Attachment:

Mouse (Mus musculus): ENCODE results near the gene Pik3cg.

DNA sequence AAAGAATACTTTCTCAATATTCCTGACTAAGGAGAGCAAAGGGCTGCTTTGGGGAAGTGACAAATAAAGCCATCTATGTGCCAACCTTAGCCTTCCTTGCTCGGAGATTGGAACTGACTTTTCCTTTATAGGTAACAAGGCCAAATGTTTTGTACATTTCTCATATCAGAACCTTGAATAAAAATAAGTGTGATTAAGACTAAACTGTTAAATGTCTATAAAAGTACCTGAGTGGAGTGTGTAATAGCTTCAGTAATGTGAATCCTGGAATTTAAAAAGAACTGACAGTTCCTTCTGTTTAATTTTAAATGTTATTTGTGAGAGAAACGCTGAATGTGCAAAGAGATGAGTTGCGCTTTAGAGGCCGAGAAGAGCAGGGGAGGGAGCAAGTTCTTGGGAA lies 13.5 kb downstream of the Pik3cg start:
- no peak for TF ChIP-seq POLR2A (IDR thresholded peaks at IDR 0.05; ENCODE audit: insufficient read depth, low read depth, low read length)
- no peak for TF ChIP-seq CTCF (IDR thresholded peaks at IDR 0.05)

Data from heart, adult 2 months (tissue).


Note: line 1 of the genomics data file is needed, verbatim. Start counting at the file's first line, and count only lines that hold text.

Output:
Mouse (Mus musculus): ENCODE results near the gene Pik3cg.